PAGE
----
In this Jubilee and Olympics year, it’s interesting to go back 400 years or so and come across this description of the English. It is from a book found by Project Gutenberg and called Travels in England during the reign of Queen Elizabeth by Paul Hentzner AND Fragmenta Regalia by Sir Robert Naunton. 1892 Hentzner was writing in about 1598.
The English are serious, like the Germans; lovers of show, liking to be followed wherever they go by whole troops of servants, who wear their masters’ arms in silver, fastened to their left arms, a ridicule they deservedly lie under. They excel in dancing and music, for they are active and lively, though of a thicker make than the French; they cut their hair close on the middle of the head, letting it grow on either side; they are good sailors, and better pirates, cunning, treacherous and thievish; above three hundred are said to be hanged annually at London; beheading with them is less infamous than hanging; they give the wall as the place of honour; hawking is the general sport of the gentry; they are more polite in eating than the French, devouring less bread, but more meat, which they roast in perfection; they put a great deal of sugar in their drink; their beds are covered with tapestry, even those of farmers; they are often molested with the scurvy, said to have first crept into England with the Norman Conquest; their houses are commonly of two storeys, except in London, where they are of three and four, though but seldom of four; they are built of wood, those of the richer sort with bricks; their roofs are low, and, where the owner has money, covered with lead.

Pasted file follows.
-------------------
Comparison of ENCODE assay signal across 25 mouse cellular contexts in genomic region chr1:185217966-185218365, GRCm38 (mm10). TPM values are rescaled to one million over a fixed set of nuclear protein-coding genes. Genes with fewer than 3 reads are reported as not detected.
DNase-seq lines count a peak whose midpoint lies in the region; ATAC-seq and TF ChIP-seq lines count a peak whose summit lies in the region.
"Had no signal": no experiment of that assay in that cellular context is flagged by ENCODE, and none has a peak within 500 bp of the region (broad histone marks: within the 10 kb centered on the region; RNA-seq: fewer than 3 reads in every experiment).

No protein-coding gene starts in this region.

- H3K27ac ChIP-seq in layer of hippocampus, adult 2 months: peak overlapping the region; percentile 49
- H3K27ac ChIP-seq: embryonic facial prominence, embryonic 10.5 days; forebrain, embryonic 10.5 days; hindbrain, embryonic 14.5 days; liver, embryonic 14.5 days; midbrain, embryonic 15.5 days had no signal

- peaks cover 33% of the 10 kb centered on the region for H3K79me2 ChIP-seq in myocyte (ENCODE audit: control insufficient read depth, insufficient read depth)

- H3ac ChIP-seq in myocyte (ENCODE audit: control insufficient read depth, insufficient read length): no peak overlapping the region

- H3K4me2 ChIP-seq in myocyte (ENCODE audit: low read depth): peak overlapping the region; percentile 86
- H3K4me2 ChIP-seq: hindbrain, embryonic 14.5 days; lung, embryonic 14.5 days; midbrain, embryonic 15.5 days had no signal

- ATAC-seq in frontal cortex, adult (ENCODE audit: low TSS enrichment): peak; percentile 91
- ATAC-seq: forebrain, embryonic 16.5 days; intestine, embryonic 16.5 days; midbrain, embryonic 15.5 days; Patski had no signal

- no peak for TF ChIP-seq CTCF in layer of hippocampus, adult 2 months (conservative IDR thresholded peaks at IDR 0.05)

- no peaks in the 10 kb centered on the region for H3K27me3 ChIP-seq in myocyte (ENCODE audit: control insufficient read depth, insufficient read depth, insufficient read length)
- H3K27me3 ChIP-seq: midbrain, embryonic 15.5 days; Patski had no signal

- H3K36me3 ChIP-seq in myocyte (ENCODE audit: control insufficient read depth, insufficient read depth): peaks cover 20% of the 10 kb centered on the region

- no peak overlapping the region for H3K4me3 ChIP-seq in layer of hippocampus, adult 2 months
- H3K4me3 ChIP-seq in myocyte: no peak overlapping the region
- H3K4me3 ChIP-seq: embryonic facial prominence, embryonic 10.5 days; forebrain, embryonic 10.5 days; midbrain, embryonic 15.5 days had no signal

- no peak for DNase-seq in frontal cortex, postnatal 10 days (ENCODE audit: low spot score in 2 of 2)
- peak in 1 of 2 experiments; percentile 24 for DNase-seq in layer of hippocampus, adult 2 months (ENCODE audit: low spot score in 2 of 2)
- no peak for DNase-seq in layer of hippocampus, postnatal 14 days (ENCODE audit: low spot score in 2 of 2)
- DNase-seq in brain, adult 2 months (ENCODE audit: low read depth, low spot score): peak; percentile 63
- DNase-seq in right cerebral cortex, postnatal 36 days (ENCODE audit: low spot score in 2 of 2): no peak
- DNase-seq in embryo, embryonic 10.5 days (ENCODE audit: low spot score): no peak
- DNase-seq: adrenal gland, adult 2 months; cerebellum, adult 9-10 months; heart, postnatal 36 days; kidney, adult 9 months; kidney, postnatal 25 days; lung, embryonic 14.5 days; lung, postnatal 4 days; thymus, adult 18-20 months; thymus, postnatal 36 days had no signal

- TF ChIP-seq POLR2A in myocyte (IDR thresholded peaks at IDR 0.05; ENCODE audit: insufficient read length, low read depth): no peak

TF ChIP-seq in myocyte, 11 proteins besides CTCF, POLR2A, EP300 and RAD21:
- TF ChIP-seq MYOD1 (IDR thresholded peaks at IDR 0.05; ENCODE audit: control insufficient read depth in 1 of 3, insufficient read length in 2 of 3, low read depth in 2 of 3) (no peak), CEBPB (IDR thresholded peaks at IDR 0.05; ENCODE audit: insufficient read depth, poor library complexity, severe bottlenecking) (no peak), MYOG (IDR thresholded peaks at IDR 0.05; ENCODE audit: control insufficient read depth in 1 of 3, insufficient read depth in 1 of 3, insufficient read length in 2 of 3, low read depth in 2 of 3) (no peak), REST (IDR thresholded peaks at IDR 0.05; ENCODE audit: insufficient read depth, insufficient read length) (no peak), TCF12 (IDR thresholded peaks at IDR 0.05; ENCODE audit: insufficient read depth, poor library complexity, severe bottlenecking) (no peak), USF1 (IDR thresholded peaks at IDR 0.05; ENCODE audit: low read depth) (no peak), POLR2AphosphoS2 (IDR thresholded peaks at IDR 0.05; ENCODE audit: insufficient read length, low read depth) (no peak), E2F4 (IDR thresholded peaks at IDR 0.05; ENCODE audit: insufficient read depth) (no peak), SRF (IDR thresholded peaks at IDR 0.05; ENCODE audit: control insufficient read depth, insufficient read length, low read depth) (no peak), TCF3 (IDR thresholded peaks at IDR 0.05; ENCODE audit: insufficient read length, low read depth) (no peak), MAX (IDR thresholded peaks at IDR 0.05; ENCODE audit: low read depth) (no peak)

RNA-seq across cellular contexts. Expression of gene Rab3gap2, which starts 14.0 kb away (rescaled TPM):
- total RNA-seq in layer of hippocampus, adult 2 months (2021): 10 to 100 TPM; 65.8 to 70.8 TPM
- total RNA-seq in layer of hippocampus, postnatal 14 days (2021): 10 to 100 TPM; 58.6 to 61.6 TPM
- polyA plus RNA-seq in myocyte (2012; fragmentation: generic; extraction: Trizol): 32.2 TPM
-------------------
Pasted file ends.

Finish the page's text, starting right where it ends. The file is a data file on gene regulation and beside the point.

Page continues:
They are powerful in the field, successful against their enemies, impatient of anything like slavery; vastly fond of great noises that fill the ear, such as the firing of cannon, drums, and the ringing of bells, so that it is common for a number of them, that have got a glass in their heads, to go up into the belfry, and ring the bells for hours together for the sake of exercise. If they see a foreigner very well made, or particularly handsome, they will say, “It is a pity he is not an Englishman!”